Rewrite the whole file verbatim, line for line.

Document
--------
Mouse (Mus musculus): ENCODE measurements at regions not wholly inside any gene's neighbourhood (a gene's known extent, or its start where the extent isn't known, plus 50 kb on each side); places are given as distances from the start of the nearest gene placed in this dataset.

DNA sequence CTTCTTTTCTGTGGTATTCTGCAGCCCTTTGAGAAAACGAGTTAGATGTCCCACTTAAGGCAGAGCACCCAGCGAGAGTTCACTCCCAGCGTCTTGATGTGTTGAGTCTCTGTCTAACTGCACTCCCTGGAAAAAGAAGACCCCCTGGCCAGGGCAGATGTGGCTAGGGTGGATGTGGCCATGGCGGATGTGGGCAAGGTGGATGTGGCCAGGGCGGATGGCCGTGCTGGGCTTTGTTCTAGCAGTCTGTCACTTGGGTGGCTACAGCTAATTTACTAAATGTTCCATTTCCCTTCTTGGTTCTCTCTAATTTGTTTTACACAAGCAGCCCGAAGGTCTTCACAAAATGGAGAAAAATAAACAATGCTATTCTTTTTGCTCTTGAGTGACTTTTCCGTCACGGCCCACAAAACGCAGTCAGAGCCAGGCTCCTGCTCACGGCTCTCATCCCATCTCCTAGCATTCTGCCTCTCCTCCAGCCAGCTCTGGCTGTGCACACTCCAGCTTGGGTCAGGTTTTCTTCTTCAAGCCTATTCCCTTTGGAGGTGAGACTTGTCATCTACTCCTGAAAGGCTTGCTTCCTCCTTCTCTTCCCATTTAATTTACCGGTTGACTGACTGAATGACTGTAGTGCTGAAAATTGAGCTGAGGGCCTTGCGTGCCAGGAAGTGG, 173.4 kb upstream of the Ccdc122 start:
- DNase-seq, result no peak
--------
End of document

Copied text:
Mouse (Mus musculus): ENCODE measurements at regions not wholly inside any gene's neighbourhood (a gene's known extent, or its start where the extent isn't known, plus 50 kb on each side); places are given as distances from the start of the nearest gene placed in this dataset.

DNA sequence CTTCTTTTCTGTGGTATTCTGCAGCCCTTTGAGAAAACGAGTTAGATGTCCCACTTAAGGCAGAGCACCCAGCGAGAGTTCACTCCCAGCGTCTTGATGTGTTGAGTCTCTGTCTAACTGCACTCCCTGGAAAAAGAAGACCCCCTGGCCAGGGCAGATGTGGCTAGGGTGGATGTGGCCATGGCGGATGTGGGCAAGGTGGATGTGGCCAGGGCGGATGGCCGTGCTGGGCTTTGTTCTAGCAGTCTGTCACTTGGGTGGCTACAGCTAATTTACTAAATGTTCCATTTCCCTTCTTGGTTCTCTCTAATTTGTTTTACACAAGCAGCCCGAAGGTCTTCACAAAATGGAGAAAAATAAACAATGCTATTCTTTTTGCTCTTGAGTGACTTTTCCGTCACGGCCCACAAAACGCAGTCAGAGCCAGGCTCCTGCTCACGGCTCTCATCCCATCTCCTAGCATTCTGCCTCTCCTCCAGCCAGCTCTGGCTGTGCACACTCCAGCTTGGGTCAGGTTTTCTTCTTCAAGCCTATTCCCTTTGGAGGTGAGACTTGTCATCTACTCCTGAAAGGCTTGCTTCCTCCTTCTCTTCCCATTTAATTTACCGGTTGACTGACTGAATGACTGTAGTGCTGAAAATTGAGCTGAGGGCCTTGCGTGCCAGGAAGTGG, 173.4 kb upstream of the Ccdc122 start:
- DNase-seq, result no peak